Tuesday, August 26, 2008

China, Obama, and Rich vs. Roberts

Frank Rich writes (after mentioning Michael Phelps success):

This was a rare feel-good moment for a depressed country. But the unsettling subtext of the Olympics has been as resonant for Americans as the Phelps triumph. You couldn’t watch NBC’s weeks of coverage without feeling bombarded by an ascendant China whose superior cache of gold medals and dazzling management of the Games became a proxy for its spectacular commercial and cultural prowess in the new century. Even before the Olympics began, a July CNN poll found that 70 percent of Americans fear China’s economic might — about as many as find America on the wrong track. Americans watching the Olympics could not escape the reality that China in particular and Asia in general will continue to outpace our country in growth while we remain mired in stagnancy and debt (much of it held by China).

How we dig out of this quagmire is the American story that Obama must tell. It is not a story of endless conflicts abroad but a potentially inspiring tale of serious economic, educational, energy and health-care mobilization at home. We don’t have the time or resources to go off on more quixotic military missions or to indulge in culture wars. (In China, they’re too busy exploiting scientific advances for competitive advantage to reopen settled debates about Darwin.) Americans must band together for change before the new century leaves us completely behind. The Obama campaign actually has plans, however imperfect or provisional, to set us on that path; the McCain campaign offers only disposable Band-Aids typified by the “drill now” mantra that even McCain says will only have a “psychological” effect on gas prices.

To which Russ Roberts responds:

Yes, China is growing quickly. Yes, they have mobilized a lot of resources to win gold medals in gymnastics and diving.

But they are a desperately poor country that represses their people too often, has filthy air, and has a massive problem dealing with an exploding urban population. Their mobilization of resources to win medals in gymnastics and diving is a scandal for such a poor country, not a triumph. Meanwhile, in the United States, we are suffering through a mild something, maybe a recession with unemployment at 5.7%. Our debt problem is minor. The fact that a lot of US debt has been purchased by the Chinese government that will be repaid in dollars that buy a lot less than they used to is tough on the Chinese not us.

The idea that Obama will have a plan to reverse matters and set us on the right track is simply a fantasy. We will continue to run trade deficits whether Obama or McCain is elected. We will almost certainly run Federal budget deficits under either man as well.

Finally, Chinese growth is good for the United States. The economic race is not like the Olympic race. It is not zero-sum. In the Olympics, if you win the gold medal, I can't. In economics, both countries can grow together.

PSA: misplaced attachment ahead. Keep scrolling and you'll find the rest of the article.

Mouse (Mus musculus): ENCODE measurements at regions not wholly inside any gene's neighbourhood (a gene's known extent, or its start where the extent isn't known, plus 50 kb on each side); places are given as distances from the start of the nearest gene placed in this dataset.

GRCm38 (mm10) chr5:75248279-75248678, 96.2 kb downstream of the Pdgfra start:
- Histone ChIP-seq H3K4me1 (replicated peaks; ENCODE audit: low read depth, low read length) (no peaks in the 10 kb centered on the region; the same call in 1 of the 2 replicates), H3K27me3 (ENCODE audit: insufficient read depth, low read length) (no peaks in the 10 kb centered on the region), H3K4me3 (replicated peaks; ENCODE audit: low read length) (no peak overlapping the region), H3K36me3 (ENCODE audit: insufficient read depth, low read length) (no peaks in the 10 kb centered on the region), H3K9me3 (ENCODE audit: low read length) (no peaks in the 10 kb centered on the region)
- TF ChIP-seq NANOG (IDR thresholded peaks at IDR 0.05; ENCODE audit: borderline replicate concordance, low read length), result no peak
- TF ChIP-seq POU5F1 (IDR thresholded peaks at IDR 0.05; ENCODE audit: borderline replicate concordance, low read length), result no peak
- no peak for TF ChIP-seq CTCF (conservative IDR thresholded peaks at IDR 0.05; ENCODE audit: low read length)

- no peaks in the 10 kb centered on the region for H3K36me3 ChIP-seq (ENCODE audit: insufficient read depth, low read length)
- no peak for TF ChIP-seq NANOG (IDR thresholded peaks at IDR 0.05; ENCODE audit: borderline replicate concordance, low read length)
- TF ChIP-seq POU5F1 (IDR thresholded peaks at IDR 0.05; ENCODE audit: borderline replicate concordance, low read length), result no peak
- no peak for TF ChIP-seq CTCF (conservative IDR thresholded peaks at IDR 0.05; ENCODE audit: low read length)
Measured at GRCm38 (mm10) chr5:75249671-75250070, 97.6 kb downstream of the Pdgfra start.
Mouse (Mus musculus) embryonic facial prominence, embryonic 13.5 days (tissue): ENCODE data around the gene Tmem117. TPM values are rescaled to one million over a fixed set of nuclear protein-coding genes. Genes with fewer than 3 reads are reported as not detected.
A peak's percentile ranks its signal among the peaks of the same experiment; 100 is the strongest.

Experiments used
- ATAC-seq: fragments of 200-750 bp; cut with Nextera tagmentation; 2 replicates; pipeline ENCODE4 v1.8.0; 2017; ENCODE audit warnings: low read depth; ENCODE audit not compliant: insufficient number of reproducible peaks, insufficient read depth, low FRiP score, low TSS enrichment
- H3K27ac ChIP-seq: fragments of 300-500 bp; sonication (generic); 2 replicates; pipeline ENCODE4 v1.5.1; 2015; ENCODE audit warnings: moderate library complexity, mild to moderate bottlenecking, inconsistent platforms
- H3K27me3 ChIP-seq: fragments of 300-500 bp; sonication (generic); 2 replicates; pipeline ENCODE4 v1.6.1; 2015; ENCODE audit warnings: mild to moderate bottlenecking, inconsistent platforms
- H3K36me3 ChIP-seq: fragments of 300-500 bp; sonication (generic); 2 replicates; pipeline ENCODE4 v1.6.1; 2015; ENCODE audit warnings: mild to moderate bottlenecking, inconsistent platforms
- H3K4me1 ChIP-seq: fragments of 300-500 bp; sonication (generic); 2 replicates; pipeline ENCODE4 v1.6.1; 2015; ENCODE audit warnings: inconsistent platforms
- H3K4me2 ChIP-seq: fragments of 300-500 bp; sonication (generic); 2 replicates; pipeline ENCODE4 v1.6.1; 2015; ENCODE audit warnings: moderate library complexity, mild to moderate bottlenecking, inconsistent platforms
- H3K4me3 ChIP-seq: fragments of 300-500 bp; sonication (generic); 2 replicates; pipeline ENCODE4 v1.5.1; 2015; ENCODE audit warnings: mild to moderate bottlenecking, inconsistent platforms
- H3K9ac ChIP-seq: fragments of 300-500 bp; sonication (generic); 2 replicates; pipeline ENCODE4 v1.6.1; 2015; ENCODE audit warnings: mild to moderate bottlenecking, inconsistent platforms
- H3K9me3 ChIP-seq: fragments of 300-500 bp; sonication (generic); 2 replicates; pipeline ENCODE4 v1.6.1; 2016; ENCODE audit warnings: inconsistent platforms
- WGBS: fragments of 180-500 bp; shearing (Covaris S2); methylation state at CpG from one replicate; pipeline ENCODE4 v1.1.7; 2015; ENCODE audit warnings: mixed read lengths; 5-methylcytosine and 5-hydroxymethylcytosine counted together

thinking said...

I disagree with Russ Roberts that our debt problem is minor.

And yes, the Chinese are not be envied or copied, but that does not mean they will not or cannot cause some problems for us.

And contrary to Russ Roberts, Obama does not claim to have one grand "plan." Like Frank Rich notes, Obama does have plans, however imperfect, that do address many of the major problems and that are better than nothing and better than what we have now.

That is far better than McCain's nebulous collection of snake oil ideas. McCain has been so disappointing in the substance of his ideas. No wonder why his campaign is 90% smear tactics against Obama.

If McCain were elected he would go down as one of the worst in history, just like Bush will.

Let's face reality: the McCain of 2000 would not vote or recognize the McCain of 2008. McCain, like Bush, is dumb...plain dumb.

I never thought I'd say this, but I would rather have either Clinton over McCain, and of course, Obama is vastly preferable to all of them.

thinking said...

The more I think about that line about how the "debt problem is minor" the more I realize just how out of touch Roberts is.

What a joke of a line...I'm glad he can just put that out there with such a casual stance.

I guess Russ Roberts doesn't understand that the lender has power over the borrower. And his line about how repaying the Chinese with devalued dollars is somehow good for America is another joke.

So in Roberts' worldview massive debt and a devalued currency is no big deal. I don't suppose that he's not biased by his political preferences, is he?

I bet if this happened under a Democratic president that Roberts would be blasting away at this.